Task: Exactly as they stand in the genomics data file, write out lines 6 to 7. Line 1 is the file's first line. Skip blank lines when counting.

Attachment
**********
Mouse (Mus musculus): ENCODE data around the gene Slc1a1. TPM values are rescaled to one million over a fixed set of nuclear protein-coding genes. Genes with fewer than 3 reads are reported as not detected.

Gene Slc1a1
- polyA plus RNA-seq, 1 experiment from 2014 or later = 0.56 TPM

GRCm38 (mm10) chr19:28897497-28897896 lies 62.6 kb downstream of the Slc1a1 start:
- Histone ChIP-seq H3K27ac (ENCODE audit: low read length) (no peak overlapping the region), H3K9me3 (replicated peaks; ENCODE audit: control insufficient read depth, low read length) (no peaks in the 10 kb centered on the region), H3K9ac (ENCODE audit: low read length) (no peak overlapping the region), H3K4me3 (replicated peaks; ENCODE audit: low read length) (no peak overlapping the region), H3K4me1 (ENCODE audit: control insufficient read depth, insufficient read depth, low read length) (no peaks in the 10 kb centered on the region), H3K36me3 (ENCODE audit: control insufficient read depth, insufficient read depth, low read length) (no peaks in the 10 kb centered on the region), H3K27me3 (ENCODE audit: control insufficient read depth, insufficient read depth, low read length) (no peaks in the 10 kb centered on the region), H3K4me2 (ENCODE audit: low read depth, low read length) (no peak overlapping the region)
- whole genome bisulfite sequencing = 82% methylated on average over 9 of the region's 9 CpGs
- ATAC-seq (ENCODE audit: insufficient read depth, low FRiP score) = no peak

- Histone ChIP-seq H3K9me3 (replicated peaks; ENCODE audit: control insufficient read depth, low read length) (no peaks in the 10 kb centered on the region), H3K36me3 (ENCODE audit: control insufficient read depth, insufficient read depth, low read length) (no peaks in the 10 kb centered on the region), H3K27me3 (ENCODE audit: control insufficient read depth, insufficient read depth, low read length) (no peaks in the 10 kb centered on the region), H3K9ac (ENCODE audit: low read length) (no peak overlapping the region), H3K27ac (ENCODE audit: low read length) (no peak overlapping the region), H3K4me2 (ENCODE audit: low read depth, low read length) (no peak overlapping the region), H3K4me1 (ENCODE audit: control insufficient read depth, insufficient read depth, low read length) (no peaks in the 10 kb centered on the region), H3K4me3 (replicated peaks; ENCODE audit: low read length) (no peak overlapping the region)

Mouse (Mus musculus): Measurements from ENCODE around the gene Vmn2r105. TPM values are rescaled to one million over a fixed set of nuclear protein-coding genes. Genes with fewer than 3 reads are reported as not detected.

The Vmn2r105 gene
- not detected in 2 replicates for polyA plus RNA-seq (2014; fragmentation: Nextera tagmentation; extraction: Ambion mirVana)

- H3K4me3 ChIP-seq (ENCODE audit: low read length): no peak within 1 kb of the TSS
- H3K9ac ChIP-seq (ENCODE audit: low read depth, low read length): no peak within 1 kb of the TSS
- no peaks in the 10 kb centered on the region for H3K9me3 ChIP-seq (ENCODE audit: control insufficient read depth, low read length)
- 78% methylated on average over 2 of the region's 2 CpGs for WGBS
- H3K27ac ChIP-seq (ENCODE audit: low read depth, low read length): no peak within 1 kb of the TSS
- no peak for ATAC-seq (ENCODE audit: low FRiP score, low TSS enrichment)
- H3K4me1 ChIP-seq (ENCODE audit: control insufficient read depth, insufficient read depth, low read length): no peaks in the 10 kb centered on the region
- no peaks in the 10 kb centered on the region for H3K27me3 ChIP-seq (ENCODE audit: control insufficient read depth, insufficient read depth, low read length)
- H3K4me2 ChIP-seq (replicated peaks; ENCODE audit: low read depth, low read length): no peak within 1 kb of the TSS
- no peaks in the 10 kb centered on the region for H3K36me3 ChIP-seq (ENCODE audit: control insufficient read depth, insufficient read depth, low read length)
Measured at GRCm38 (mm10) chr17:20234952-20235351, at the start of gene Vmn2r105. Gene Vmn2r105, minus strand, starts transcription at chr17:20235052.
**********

- whole genome bisulfite sequencing = 82% methylated on average over 9 of the region's 9 CpGs
- ATAC-seq (ENCODE audit: insufficient read depth, low FRiP score) = no peak